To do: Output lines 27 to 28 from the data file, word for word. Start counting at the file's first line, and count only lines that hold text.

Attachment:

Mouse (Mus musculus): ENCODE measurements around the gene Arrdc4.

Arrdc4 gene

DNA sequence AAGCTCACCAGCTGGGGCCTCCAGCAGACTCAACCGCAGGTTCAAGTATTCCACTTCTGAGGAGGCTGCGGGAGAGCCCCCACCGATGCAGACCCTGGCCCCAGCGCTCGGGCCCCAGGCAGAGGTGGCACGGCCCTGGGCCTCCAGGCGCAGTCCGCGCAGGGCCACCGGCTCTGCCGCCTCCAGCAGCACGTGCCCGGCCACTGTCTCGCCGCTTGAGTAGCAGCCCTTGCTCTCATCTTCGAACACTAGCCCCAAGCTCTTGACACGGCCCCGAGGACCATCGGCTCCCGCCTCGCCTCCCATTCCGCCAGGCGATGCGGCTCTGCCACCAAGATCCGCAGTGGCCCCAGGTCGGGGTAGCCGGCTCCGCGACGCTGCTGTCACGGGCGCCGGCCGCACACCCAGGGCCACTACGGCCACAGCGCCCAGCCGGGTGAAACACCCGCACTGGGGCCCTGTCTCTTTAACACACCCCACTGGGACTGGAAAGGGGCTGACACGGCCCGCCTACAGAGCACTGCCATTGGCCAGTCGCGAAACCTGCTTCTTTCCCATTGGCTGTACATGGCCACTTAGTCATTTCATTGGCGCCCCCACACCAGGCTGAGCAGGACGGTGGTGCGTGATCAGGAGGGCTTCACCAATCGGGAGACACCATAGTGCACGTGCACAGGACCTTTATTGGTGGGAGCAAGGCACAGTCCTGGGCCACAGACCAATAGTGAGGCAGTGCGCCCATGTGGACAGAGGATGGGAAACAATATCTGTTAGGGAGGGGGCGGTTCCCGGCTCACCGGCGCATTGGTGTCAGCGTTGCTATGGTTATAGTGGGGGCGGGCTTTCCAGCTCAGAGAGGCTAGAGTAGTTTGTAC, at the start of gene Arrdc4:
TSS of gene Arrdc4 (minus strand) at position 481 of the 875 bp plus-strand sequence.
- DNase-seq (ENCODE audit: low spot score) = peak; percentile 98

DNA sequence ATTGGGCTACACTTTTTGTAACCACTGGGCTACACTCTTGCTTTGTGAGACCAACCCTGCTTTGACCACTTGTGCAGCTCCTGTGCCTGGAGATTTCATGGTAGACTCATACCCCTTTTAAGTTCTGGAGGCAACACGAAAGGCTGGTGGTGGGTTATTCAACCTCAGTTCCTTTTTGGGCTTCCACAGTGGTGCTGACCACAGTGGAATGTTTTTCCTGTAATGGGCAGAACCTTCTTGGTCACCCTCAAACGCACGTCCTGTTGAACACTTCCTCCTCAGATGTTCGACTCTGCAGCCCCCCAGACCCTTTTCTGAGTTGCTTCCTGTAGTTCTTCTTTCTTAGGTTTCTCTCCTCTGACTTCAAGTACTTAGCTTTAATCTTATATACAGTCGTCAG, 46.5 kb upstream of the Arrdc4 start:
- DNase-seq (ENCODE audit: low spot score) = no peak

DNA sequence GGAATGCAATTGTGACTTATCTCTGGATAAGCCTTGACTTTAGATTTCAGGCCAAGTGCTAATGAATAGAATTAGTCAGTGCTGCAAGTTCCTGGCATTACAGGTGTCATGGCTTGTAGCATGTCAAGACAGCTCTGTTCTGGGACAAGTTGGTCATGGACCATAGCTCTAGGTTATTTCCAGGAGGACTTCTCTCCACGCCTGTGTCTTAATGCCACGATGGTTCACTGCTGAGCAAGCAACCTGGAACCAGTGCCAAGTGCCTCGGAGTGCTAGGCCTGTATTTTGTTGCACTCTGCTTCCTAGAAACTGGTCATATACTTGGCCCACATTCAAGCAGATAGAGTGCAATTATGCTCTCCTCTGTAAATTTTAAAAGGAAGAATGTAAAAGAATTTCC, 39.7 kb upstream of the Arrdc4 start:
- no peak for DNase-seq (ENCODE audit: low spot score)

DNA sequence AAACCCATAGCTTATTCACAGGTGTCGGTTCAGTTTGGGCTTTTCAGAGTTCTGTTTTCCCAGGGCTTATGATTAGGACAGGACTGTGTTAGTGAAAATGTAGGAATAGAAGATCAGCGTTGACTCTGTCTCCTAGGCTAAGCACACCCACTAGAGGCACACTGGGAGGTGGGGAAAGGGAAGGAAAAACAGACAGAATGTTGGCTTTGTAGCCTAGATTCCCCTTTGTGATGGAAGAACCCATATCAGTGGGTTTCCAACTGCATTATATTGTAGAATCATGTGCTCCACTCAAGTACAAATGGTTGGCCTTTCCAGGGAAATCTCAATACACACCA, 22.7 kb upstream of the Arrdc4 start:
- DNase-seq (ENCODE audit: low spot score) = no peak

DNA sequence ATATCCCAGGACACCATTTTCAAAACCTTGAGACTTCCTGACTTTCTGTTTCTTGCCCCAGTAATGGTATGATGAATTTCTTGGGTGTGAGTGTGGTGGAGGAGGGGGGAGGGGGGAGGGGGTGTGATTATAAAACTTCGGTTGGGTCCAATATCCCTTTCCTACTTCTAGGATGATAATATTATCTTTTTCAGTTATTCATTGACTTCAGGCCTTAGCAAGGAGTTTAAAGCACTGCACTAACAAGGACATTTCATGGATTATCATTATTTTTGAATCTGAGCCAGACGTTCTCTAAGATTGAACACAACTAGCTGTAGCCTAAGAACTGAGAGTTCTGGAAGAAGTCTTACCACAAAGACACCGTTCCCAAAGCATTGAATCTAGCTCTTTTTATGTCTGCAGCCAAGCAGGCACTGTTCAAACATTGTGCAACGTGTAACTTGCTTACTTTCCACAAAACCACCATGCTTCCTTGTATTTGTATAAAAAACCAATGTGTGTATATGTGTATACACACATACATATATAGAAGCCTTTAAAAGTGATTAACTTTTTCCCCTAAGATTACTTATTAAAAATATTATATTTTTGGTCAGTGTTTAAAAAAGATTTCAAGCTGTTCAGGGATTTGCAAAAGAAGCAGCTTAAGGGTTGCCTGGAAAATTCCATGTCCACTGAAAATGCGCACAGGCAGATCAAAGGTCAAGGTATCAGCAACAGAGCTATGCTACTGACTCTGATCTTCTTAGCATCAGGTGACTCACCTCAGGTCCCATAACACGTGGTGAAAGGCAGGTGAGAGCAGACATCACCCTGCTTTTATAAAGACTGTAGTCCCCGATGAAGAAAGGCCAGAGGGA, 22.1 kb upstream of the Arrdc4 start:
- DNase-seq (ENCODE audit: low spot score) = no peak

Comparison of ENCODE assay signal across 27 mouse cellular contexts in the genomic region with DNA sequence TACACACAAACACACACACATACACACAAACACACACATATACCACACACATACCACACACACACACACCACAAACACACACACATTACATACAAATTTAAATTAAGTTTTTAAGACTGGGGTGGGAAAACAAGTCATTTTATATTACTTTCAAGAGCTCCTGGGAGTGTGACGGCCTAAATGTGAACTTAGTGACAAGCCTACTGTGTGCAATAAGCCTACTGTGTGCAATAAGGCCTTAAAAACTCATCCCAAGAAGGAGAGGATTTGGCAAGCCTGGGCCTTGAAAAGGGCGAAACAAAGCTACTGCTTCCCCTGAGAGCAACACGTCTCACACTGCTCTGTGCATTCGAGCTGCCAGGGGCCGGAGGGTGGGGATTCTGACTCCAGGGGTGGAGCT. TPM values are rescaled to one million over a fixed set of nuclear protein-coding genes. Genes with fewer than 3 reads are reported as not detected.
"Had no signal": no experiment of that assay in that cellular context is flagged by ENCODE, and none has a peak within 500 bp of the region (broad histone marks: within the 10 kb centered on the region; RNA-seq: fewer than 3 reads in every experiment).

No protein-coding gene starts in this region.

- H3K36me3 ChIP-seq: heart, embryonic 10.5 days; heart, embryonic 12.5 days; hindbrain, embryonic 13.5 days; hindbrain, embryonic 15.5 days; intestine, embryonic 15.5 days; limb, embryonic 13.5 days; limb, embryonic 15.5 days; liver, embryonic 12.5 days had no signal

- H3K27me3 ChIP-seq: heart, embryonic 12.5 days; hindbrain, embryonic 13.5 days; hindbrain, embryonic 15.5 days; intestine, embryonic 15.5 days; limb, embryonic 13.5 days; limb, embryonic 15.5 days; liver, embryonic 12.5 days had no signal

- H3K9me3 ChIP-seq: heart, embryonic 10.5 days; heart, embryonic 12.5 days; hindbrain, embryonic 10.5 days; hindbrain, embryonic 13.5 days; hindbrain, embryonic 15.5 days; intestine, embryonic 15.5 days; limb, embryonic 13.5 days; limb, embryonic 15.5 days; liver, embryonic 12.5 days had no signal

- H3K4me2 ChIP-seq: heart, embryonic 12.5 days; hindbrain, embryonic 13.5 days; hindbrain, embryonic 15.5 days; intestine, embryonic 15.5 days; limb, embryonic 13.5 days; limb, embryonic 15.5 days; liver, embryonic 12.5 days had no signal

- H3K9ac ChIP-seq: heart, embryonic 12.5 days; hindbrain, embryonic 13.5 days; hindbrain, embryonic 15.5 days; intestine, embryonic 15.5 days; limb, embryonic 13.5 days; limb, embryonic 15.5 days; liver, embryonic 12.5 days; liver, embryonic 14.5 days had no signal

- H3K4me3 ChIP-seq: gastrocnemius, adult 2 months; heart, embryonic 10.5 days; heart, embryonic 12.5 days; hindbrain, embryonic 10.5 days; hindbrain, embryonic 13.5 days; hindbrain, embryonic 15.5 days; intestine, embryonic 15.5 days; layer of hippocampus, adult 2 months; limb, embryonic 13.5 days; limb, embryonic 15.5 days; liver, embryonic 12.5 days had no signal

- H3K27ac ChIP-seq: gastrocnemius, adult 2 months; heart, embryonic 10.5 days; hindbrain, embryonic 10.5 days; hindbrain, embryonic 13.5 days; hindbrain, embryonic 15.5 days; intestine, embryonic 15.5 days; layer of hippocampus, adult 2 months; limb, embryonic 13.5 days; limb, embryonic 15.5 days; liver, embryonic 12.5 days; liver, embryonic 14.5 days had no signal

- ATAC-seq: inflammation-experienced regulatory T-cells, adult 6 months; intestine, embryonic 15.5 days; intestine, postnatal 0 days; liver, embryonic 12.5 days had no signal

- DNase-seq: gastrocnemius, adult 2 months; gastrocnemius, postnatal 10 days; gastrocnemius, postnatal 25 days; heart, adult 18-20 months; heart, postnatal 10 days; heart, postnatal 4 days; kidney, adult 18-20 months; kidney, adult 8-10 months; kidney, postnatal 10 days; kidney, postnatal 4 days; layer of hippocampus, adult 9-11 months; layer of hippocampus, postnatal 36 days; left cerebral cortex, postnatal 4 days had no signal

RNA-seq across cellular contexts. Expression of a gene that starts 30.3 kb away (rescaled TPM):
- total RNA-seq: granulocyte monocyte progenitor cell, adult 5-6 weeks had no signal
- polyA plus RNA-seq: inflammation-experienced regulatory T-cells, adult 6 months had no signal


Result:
- total RNA-seq: granulocyte monocyte progenitor cell, adult 5-6 weeks had no signal
- polyA plus RNA-seq: inflammation-experienced regulatory T-cells, adult 6 months had no signal